Europe now has more COVID-19 deaths than the United States: Europe crosses 250,000 COVID deaths as coronavirus cases surge across the continent
The coronavirus pandemic is getting worse across Europe with the number of cases in this second wave continues to rise. Even with all the lockdowns and social distancing measures put in place across European nations back in March, Europe still has more COVID-19 deaths than the United States. Over the weekend, Europe became the second region after Latin America to surpass 250,000 deaths, according to a Reuters tally.
By comparison, the US a total of 225,111 COVID-19 related deaths and 83,010 new daily confirmed cases as of Sunday afternoon. according to data from Johns Hopkins University.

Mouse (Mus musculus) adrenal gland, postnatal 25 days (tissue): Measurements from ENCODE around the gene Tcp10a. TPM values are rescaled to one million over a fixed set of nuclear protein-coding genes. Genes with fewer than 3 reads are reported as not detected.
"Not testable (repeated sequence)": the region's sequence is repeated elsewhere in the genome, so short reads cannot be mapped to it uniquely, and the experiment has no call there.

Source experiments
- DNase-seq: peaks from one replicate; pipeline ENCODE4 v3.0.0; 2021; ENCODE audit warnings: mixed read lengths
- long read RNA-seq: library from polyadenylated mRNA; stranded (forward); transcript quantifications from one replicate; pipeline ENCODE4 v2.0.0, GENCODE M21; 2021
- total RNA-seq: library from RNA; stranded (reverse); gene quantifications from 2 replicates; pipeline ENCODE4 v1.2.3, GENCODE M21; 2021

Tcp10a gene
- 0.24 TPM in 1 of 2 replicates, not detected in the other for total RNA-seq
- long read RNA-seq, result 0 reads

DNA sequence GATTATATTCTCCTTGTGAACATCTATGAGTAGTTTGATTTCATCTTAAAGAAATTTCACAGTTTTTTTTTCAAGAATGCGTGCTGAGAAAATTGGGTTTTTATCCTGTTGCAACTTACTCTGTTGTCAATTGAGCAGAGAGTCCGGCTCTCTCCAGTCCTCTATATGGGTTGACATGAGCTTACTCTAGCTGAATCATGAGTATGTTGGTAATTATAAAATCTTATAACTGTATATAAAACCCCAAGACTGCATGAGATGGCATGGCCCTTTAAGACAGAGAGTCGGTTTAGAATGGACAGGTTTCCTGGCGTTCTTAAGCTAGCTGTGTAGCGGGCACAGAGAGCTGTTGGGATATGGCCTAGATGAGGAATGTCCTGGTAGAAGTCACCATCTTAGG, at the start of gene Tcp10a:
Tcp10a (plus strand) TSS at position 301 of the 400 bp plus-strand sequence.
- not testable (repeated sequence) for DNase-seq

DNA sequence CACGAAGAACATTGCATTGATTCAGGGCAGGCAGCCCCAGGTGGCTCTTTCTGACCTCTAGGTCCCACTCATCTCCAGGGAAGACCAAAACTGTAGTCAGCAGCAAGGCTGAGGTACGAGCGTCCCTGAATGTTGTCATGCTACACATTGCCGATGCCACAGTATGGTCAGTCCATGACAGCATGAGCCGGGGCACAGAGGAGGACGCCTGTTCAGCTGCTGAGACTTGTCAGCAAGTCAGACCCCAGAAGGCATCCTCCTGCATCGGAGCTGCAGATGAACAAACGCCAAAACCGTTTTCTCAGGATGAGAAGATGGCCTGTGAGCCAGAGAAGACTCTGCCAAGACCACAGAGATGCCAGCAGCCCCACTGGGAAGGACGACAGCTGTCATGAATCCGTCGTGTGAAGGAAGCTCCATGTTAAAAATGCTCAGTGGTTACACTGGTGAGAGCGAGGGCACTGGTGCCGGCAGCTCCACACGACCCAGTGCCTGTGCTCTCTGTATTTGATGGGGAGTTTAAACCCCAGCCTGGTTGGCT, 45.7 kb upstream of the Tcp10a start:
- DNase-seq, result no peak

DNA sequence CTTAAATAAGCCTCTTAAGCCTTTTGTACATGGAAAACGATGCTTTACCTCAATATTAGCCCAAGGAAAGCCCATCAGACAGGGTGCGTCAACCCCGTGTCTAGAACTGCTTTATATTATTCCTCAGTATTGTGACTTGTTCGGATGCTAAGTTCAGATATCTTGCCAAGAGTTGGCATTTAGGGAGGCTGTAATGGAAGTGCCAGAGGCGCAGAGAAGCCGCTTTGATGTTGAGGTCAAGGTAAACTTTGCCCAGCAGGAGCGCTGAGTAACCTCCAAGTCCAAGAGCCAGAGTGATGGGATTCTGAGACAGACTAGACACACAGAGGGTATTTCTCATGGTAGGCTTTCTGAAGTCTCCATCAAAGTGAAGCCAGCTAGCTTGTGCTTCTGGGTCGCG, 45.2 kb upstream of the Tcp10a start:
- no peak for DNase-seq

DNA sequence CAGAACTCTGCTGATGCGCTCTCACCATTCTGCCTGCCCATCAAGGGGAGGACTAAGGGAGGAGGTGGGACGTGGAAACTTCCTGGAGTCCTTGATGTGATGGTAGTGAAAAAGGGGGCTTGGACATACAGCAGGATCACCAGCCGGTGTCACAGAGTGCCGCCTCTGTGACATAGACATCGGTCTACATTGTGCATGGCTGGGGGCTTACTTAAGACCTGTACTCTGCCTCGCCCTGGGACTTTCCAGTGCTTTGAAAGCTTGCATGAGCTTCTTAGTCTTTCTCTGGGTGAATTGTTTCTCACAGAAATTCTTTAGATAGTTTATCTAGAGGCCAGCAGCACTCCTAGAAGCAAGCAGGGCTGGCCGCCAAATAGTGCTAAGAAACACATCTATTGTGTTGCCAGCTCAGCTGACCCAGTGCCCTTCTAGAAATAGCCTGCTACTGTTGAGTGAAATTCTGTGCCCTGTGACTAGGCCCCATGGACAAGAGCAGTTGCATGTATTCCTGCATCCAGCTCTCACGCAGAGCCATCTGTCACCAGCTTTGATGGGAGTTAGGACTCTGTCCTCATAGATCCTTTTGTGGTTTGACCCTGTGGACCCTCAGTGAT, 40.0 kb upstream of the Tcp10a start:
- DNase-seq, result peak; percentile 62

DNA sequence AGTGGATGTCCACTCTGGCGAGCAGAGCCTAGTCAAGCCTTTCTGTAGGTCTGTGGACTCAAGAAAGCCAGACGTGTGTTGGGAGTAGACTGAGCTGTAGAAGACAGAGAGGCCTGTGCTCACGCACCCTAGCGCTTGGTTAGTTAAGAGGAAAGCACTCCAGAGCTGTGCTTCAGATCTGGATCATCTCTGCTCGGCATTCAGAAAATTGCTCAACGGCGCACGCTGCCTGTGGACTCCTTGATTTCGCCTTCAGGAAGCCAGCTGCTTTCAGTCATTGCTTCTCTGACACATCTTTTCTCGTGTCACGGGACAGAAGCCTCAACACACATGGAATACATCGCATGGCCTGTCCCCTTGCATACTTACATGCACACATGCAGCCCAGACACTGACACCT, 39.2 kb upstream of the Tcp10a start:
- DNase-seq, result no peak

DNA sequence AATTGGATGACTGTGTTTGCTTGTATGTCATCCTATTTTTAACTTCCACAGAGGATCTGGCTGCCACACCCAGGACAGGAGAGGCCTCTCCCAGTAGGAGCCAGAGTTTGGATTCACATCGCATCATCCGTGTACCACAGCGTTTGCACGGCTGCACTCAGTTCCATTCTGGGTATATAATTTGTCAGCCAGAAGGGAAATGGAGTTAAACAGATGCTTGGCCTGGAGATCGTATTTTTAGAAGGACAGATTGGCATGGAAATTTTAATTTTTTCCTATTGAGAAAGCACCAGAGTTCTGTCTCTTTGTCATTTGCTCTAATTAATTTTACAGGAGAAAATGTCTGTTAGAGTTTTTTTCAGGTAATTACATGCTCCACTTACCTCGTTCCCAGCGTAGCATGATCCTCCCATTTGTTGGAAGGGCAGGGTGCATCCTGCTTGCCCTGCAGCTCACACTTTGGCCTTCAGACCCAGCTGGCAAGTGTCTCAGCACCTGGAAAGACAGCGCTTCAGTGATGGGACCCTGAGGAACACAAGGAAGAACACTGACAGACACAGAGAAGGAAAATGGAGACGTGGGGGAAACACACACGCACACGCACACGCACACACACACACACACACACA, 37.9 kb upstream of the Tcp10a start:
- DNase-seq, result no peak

For the first time last week Thursday, Europe reported 200,000 daily infections, as many Southern European countries reported their highest number of cases in a single day. So far, Europe accounts for nearly 19% of global deaths and about 22% of global cases.
In the meantime, while the rest of Europe is going through the second round of lockdowns, Sweden remains the only country where life has returned back to normal. The tiny Scandinavian country, which never had a lockdown, saw its COVID-19 cases going down at a time when countries across Europe are seeing alarming surges in daily coronavirus infections.
According to Reuters tally, the United Kingdom, Italy, France, Russia, Belgium, and Spain account for nearly two-thirds of about 250,000 deaths registered until now from a total of about 8 million cases across Europe.
The United Kingdom leads Europe’s death toll with about 45,000 deaths, followed by Italy, Spain, France, and Russia. Prime Minister Boris Johnson said on Thursday Britain cannot rely on a vaccine and will need to use other measures to slow the pandemic.